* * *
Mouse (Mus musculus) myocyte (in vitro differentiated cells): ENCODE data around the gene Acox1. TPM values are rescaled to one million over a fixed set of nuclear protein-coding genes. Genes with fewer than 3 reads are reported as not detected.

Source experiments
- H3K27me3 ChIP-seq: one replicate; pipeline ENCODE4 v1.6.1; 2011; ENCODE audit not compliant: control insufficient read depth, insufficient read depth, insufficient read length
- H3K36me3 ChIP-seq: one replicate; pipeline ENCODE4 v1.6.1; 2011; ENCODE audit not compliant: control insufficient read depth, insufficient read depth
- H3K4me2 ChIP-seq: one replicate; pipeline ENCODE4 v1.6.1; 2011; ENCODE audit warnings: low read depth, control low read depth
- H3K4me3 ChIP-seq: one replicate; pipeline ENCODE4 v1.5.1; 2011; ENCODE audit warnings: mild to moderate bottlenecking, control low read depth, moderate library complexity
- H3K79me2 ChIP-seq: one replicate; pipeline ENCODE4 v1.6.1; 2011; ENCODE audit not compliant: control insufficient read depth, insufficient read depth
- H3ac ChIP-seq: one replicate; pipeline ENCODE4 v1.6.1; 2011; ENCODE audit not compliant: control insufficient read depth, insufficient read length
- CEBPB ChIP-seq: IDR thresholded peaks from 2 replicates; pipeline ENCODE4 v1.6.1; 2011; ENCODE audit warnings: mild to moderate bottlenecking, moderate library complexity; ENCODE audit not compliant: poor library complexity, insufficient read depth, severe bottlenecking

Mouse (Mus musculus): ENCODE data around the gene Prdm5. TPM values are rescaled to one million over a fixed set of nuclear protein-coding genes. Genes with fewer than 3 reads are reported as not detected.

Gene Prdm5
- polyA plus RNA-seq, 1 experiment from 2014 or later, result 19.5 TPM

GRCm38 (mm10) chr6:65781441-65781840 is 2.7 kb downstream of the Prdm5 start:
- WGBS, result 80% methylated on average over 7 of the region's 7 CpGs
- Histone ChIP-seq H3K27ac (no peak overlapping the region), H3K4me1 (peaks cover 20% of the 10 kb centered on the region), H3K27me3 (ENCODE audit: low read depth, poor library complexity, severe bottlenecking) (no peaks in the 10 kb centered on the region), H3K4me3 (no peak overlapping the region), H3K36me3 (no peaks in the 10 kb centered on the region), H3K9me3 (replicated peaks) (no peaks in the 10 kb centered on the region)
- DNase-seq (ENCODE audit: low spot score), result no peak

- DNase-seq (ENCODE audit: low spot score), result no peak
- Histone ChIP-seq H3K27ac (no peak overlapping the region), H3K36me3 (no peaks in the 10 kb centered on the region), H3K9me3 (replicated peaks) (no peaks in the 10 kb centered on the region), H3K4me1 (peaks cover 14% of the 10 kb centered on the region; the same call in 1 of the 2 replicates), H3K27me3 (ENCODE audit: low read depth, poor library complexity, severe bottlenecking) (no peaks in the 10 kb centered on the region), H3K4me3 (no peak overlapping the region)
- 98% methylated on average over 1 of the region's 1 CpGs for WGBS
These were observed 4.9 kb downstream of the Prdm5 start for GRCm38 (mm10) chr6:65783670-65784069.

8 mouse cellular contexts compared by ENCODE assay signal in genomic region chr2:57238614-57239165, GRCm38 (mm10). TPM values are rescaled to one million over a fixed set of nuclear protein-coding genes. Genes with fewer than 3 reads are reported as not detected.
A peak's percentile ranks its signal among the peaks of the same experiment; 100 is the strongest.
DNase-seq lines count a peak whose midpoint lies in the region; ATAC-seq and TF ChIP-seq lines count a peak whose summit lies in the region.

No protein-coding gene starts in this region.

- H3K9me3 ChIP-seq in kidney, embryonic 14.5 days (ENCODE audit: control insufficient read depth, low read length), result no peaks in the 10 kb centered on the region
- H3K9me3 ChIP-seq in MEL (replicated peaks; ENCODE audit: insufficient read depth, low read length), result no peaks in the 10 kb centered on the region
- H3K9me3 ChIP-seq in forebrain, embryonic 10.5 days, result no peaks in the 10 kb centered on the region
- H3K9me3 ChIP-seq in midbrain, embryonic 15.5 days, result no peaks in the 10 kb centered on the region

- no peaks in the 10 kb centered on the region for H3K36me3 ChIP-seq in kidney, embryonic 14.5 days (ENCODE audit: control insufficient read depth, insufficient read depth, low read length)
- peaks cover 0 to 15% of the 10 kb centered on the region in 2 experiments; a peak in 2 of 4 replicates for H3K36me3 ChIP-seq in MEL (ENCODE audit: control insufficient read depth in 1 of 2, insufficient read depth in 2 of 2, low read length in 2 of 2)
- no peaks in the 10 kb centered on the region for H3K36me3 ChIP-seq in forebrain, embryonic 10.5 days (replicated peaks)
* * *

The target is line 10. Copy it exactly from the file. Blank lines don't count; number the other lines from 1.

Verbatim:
Mouse (Mus musculus): ENCODE data around the gene Prdm5. TPM values are rescaled to one million over a fixed set of nuclear protein-coding genes. Genes with fewer than 3 reads are reported as not detected.